The Great Awakening was perhaps the second most important era in American history after the founding of the Jamestown colony in 1607. The Great Awakening describes a period in the mid 1730s to early 1740s in England and its colonies that resulted in a massive number of conversions and increased devotion to God's Word. In America much of it centered on the open air preaching of George Whitefield. Whitefield preached to very large crowds with many turning from sin to Christ. Many of the new believers found they must leave their dead churches to submit to scriptural baptism into the multiplying number of independent Baptist ones.
Jonathan Edwards, a Christian, graduated first in his class at Yale in 1720. He continued studies in theology and became full-time pastor in Northampton, CT in 1729. The Great Awakening began at Edwards' church in 1733, including his famous sermon, Sinners in the Hands of an Angry God. This revival subsided and then surged again with the arrival of Whitefield a few years later.
Toward the end of the Great Awakening, Edwards became concerned about the genuineness of the conversions in this revival. He wrote various books to point out the problems and potential ones that he witnessed. His concern solidified into a series of sermons he preached in 1742-43 at his church from which came a book he authored in 1746 entitled, A Treatise Concerning Religious Affections. In it he provided a means by which the validity of conversions could be tested. Edwards thought that much of the Great Awakening was real, but some was not, as seen in its lack of certain distinguishing marks.
In his treatise, Edwards centered the problem of false conversions on the means by which men responded to the preaching of the gospel. To explain, he wrote of the difference between responses that were either too intellectual or too emotional. He showed how that genuine salvation was centered in man's affections. Edwards in essence used the term "affections" to describe scriptural love, distinguishing it from something oriented to man's feelings or passions. These affections were part of the inward working of man's soul in contrast to the functions of his body. Jonathan Edwards presented a pre-enlightenment understanding of love, unspoiled by rationalism or romanticism and even worse perversions in contemporary culture.
Edwards portrayed the soul as understanding and deciding. Man knows and then chooses based on that knowledge. However, underlying the mind and the will of a man is his affections. His affections are his inner yearnings that are informed by his understanding. Edwards taught an internal anthropological order fleshed-out from scripture. Man receives revelation in his intellect, which interacts with his affections. Nature reveals a good, loving God and man is either grateful or unthankful. The proper response of the affections to the right understanding of God is faith. Belief is a choice (volitional) informed by knowledge (intellectual) and affection. Man will not choose God without affection for Him. The right knowledge and the right affection and the right choice results in a genuine conversion.
We can see Edwards' teaching in Scripture. Knowledge without love is not a true salvation (1 Corinthians 16:22; John 14:15-23; Romans 8:28; all of 1 John but especially chapters 3 and 4; 1 Corinthians 13:1-3; etc.). The greatest commandment is to love the Lord. The true believer loves the Lord. The truth of salvation impacts a man's affections resulting in a life-changing choice, beginning a life of love for God.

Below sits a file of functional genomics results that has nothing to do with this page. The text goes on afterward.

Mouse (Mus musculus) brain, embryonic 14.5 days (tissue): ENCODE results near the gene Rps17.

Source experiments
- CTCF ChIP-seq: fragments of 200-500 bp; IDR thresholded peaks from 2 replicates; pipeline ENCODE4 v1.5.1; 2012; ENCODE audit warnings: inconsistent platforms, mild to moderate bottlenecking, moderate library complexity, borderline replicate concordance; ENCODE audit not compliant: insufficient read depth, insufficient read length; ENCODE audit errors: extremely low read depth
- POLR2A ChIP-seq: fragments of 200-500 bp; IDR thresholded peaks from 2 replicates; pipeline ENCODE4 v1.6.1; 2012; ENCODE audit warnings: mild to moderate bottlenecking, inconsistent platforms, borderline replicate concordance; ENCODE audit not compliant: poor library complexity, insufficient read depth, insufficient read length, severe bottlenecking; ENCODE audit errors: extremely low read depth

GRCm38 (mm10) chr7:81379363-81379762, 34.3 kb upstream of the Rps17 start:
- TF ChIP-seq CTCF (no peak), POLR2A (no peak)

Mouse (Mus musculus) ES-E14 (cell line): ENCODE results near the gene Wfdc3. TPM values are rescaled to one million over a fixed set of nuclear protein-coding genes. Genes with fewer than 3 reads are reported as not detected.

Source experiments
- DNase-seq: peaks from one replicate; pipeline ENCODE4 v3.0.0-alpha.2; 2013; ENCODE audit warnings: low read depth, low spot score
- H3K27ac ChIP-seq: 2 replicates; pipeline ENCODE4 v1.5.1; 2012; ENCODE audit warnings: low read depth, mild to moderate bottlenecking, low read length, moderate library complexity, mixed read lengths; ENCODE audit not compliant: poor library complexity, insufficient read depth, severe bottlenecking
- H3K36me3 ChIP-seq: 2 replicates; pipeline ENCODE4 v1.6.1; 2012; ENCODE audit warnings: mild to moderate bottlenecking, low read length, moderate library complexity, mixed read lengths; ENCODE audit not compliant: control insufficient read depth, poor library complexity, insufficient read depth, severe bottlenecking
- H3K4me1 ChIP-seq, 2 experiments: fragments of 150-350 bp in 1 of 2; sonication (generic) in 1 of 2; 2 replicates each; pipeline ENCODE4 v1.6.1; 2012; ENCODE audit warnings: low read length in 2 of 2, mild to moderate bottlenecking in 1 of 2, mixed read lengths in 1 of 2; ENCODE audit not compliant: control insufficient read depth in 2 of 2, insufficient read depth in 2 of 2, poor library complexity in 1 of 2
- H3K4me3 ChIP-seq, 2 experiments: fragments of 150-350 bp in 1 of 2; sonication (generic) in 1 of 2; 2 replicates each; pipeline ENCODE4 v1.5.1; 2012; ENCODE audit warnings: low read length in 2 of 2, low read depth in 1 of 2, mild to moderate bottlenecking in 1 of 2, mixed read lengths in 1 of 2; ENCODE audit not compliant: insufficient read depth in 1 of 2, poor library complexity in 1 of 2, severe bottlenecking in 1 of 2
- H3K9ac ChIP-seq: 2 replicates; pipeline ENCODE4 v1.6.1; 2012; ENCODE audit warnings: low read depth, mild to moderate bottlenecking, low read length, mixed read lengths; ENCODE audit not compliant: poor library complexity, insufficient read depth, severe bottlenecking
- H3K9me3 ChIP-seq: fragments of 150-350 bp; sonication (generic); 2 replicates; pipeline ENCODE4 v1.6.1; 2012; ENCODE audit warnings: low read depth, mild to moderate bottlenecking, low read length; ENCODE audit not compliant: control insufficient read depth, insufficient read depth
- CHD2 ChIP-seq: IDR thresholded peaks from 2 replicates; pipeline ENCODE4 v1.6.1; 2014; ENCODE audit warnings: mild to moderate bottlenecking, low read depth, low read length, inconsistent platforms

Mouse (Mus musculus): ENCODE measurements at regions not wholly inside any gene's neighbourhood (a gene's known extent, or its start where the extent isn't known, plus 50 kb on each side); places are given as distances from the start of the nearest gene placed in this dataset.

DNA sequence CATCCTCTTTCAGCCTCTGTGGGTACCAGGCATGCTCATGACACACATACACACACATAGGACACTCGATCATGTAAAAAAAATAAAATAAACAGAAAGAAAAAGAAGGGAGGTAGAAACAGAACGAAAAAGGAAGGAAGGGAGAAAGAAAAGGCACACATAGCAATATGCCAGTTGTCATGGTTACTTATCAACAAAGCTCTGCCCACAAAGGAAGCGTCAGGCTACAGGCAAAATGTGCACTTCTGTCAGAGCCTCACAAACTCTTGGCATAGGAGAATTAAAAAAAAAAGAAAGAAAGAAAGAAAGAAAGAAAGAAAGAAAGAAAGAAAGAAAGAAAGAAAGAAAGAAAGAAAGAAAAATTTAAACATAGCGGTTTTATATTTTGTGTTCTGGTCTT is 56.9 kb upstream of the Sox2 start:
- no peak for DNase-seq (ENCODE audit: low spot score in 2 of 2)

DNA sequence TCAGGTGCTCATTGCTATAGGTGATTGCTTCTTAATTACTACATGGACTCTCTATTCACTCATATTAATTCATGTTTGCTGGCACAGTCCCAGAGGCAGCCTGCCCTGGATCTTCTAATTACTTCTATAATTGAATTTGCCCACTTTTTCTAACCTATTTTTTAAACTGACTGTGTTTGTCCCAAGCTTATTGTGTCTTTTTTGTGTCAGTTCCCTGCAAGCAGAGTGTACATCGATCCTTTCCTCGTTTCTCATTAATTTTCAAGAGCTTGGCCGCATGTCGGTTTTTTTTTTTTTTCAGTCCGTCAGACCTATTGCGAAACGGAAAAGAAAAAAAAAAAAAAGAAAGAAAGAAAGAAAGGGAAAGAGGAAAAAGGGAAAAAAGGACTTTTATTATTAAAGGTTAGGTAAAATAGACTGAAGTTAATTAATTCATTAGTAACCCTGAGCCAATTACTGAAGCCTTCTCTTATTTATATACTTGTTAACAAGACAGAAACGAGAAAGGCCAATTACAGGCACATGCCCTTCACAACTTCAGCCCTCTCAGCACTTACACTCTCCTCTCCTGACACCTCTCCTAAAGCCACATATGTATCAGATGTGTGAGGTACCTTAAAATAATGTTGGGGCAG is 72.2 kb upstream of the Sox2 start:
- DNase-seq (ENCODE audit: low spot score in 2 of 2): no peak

The rest of Edwards' treatise provides indications as to whether this is genuine in an individual. There are certain signs that are not trustworthy as a basis of knowing this. They may indicate someone is saved, but not necessarily. Edwards gives twelve of these. He follows these signs with twelve manifestations of real salvation in a person. These twelve show genuine conversion that center on the affections of a man. On every point, Edwards comes from the Bible as his authority.
We can learn much from Edwards' teaching. He provides an accurate basis for a proper analysis of someone's salvation. He reminds us of the importance of preserving the right view of love. We see the priority of protecting a proper function of our affections. In so many cases today, we have replaced affections with passion, emotions, or lust. We are fooled into thinking that feeling produced by external, bodily means is affection, when it is in fact just the opposite. It has been choreographed by man. Men, even professing Christians, mistake love for a cheap, worldly imitation. Churches and other religious groups all over participate in the process in their contemporary music and marketing techniques. We find from Edwards' exegesis that the affections are closely related to the mind and the will. We do great damage in whatever manner we use to separate love from intellect and volition. We must nurture our affections by what what we see and hear---our literature, art, and music especially.
Edwards' expositions relate to the nature of our gospel presentation. We must properly inform the minds of men toward a love for God, so that they do choose the Lord from their affections. Salvation isn't just intellectual. It isn't merely volitional. A proper view of God is vital. Men are greatly affected in their view of God by how we worship Him. The worship must match up with His nature. If we love Him, it will. We will choose the manner of worship out of scriptural understanding. Our affections for Him will demand it. Faith in Christ is man's first act of worship, presenting our soul to God as a sacrifice, our mind, affections, and will. God's saving grace will enable believers to persevere in the faith in a life pleasing to God until the day they see Him.
I will be continuing my epistemology series soon. However, this does much relate to epistemology.